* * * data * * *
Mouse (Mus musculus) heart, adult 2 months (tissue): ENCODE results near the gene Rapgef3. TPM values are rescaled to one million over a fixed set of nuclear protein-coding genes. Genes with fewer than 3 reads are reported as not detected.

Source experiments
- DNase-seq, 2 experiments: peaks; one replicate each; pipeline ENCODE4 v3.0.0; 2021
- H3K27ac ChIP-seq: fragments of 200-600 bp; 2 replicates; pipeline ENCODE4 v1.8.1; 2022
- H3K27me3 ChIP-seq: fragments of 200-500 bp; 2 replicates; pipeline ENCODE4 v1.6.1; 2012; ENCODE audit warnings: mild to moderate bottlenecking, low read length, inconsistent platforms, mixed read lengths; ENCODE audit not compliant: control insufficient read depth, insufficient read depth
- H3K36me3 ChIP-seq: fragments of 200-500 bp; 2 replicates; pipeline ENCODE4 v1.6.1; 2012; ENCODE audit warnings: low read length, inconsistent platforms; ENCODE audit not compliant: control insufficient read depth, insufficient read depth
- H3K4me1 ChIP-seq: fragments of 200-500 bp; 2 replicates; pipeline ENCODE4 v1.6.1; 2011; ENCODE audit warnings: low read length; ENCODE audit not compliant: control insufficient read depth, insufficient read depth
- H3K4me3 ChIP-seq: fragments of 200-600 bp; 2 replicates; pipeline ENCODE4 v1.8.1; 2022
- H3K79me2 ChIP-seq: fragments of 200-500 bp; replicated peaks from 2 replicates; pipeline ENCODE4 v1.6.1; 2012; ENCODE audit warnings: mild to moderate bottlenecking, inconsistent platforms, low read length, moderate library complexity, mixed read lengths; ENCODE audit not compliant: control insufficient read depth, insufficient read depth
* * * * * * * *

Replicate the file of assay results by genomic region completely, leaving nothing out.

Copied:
Mouse (Mus musculus) heart, adult 2 months (tissue): ENCODE results near the gene Rapgef3. TPM values are rescaled to one million over a fixed set of nuclear protein-coding genes. Genes with fewer than 3 reads are reported as not detected.

Source experiments
- DNase-seq, 2 experiments: peaks; one replicate each; pipeline ENCODE4 v3.0.0; 2021
- H3K27ac ChIP-seq: fragments of 200-600 bp; 2 replicates; pipeline ENCODE4 v1.8.1; 2022
- H3K27me3 ChIP-seq: fragments of 200-500 bp; 2 replicates; pipeline ENCODE4 v1.6.1; 2012; ENCODE audit warnings: mild to moderate bottlenecking, low read length, inconsistent platforms, mixed read lengths; ENCODE audit not compliant: control insufficient read depth, insufficient read depth
- H3K36me3 ChIP-seq: fragments of 200-500 bp; 2 replicates; pipeline ENCODE4 v1.6.1; 2012; ENCODE audit warnings: low read length, inconsistent platforms; ENCODE audit not compliant: control insufficient read depth, insufficient read depth
- H3K4me1 ChIP-seq: fragments of 200-500 bp; 2 replicates; pipeline ENCODE4 v1.6.1; 2011; ENCODE audit warnings: low read length; ENCODE audit not compliant: control insufficient read depth, insufficient read depth
- H3K4me3 ChIP-seq: fragments of 200-600 bp; 2 replicates; pipeline ENCODE4 v1.8.1; 2022
- H3K79me2 ChIP-seq: fragments of 200-500 bp; replicated peaks from 2 replicates; pipeline ENCODE4 v1.6.1; 2012; ENCODE audit warnings: mild to moderate bottlenecking, inconsistent platforms, low read length, moderate library complexity, mixed read lengths; ENCODE audit not compliant: control insufficient read depth, insufficient read depth